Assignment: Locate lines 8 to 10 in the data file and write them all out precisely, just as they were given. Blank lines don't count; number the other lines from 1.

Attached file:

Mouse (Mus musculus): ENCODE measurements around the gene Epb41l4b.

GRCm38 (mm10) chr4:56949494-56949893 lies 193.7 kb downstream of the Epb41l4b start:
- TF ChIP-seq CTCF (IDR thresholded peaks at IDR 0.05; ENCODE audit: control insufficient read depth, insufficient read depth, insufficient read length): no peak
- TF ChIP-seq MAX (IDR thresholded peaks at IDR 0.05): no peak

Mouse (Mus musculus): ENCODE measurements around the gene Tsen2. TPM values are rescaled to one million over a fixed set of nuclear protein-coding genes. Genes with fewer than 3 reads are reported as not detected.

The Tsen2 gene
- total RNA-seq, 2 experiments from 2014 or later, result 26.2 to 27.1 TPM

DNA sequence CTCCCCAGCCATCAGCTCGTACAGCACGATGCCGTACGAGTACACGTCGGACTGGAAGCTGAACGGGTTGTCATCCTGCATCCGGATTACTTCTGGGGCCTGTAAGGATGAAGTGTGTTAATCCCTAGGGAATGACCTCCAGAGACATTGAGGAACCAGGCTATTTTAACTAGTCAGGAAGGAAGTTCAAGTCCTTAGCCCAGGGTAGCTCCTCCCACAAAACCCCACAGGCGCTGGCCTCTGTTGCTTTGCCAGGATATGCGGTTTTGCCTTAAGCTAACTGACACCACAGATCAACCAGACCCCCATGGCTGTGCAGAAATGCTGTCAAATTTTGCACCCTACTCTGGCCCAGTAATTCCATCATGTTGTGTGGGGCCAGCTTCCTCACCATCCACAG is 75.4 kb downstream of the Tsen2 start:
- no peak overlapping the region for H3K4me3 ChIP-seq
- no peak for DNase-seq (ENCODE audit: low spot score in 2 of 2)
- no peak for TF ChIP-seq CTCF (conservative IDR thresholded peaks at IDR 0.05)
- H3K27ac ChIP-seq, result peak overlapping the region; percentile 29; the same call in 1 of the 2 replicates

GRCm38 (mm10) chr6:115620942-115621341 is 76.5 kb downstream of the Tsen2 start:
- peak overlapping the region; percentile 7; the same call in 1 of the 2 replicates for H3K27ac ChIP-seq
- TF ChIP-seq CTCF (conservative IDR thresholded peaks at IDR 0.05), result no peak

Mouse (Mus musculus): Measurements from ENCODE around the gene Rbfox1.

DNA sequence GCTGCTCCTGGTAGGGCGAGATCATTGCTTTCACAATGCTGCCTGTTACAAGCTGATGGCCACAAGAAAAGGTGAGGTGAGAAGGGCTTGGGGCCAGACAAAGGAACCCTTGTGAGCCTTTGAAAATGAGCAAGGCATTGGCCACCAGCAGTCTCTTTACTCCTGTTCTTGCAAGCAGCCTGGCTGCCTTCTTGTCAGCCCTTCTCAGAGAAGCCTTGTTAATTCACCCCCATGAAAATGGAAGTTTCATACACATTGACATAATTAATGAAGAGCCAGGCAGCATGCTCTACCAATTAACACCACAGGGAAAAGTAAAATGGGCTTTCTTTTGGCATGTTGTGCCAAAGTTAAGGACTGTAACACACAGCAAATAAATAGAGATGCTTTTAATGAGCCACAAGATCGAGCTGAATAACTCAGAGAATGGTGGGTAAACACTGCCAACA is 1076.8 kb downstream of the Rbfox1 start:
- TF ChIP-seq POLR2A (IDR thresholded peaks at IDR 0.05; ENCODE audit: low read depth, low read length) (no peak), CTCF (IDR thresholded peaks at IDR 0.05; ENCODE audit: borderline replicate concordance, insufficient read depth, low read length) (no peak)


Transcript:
DNA sequence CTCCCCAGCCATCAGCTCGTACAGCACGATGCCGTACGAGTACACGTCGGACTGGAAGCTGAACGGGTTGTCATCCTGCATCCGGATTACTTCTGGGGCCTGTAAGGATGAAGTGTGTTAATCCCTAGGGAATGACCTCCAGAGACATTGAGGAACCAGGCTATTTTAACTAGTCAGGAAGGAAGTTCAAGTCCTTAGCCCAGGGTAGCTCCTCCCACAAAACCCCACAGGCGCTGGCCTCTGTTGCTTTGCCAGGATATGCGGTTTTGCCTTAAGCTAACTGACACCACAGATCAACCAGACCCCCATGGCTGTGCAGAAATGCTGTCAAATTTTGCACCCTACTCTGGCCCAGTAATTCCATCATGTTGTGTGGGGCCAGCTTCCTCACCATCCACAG is 75.4 kb downstream of the Tsen2 start:
- no peak overlapping the region for H3K4me3 ChIP-seq
- no peak for DNase-seq (ENCODE audit: low spot score in 2 of 2)